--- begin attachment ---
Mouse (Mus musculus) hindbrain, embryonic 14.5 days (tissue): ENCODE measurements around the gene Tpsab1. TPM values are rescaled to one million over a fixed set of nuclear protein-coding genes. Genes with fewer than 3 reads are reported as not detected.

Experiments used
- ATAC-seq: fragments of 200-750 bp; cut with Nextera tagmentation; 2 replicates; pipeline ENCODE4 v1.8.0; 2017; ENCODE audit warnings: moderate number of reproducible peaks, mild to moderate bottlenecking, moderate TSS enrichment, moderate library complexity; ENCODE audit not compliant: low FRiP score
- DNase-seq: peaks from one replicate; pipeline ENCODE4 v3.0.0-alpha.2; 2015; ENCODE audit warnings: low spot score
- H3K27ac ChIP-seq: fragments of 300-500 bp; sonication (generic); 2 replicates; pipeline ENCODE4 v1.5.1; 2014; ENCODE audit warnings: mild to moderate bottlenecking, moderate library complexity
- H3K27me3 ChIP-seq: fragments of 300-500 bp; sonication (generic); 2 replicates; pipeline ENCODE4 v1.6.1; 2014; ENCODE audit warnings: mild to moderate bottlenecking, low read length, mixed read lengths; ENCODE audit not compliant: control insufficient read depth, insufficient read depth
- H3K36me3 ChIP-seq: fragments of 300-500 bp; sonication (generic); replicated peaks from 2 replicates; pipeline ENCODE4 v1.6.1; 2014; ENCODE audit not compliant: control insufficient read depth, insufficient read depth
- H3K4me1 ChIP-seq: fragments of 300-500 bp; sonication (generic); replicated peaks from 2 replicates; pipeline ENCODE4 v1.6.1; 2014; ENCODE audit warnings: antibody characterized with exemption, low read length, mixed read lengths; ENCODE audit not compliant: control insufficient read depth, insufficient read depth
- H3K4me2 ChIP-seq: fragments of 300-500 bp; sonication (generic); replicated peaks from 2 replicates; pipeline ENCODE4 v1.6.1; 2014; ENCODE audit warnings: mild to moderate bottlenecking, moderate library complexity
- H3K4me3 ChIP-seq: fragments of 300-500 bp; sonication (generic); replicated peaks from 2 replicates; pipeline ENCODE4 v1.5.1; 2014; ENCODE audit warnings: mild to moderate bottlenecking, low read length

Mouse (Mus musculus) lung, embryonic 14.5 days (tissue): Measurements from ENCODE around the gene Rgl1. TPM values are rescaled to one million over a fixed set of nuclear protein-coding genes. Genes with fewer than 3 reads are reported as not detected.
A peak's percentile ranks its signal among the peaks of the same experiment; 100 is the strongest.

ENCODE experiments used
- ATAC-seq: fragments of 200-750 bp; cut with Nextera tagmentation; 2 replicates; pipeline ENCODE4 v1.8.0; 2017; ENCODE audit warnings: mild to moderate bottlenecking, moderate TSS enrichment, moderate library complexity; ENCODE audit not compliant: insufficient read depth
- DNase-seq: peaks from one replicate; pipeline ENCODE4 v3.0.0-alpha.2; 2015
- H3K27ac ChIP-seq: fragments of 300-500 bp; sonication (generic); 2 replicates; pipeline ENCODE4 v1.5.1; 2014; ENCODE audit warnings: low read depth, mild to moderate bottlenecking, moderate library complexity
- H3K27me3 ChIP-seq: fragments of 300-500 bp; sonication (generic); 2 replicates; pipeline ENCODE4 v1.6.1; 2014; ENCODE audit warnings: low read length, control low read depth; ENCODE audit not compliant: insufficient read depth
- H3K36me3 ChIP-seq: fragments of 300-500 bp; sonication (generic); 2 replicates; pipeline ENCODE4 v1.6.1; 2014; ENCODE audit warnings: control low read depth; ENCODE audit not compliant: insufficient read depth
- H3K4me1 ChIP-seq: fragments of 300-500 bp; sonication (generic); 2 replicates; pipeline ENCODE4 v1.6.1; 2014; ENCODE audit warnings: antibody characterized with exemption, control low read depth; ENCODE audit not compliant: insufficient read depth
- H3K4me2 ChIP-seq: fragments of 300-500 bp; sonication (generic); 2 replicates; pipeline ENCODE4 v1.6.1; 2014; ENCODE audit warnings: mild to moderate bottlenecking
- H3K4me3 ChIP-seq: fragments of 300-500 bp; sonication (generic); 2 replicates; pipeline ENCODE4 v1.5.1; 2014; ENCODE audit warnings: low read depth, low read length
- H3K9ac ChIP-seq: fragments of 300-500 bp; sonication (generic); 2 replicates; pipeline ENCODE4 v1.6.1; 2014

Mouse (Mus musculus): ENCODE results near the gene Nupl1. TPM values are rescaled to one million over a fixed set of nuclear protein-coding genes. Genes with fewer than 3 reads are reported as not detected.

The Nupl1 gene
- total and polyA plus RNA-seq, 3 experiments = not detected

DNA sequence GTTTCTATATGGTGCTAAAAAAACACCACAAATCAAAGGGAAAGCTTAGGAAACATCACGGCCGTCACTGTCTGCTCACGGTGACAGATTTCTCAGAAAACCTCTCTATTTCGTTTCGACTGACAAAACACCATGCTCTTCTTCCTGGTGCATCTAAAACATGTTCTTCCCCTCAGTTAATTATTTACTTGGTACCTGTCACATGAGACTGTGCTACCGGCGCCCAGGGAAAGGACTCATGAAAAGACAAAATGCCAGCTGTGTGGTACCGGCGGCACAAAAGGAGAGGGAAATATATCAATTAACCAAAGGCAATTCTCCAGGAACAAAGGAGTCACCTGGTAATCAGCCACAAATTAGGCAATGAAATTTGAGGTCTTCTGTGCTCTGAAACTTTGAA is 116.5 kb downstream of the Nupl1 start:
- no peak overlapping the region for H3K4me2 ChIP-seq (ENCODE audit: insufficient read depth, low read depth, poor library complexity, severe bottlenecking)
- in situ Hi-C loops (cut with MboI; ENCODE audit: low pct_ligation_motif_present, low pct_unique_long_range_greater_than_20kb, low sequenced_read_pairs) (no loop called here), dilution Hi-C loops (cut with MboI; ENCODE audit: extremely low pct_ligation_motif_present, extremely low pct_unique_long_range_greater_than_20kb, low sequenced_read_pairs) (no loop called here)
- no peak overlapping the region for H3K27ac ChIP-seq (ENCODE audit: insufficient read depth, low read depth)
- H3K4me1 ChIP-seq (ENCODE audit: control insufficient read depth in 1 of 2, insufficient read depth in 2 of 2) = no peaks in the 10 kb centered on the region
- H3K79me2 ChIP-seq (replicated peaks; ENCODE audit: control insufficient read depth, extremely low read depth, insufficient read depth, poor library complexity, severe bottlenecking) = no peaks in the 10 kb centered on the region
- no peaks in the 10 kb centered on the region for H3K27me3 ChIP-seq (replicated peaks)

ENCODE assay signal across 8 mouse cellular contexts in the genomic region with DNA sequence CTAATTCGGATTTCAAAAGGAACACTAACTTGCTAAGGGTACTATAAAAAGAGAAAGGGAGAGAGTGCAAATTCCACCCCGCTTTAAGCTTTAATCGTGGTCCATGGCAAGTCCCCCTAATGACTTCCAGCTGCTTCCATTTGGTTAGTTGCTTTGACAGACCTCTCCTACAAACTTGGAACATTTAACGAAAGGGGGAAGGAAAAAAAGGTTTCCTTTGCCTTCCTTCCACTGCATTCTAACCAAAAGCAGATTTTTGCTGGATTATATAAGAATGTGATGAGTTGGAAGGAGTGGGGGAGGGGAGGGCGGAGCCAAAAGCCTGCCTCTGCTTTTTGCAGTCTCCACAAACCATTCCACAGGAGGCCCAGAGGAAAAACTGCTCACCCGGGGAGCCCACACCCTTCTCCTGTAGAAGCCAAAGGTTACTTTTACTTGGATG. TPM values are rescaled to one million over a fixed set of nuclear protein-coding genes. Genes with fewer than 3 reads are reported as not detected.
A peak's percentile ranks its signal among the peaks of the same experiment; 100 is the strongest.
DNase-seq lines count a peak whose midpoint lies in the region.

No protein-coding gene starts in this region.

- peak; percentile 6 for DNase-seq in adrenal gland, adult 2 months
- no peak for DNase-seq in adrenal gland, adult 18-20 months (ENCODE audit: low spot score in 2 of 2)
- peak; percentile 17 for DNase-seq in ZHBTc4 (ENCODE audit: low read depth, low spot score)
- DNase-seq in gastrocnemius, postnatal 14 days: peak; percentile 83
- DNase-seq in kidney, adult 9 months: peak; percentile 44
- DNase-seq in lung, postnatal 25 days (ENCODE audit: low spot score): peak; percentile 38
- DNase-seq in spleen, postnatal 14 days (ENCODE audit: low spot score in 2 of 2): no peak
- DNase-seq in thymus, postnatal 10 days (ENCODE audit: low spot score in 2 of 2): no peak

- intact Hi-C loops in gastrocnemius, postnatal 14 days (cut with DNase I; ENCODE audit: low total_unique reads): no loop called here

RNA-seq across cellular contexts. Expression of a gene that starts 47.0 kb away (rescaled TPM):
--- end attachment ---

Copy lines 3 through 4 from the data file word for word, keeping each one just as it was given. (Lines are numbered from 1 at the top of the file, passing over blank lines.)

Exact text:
- ATAC-seq: fragments of 200-750 bp; cut with Nextera tagmentation; 2 replicates; pipeline ENCODE4 v1.8.0; 2017; ENCODE audit warnings: moderate number of reproducible peaks, mild to moderate bottlenecking, moderate TSS enrichment, moderate library complexity; ENCODE audit not compliant: low FRiP score
- DNase-seq: peaks from one replicate; pipeline ENCODE4 v3.0.0-alpha.2; 2015; ENCODE audit warnings: low spot score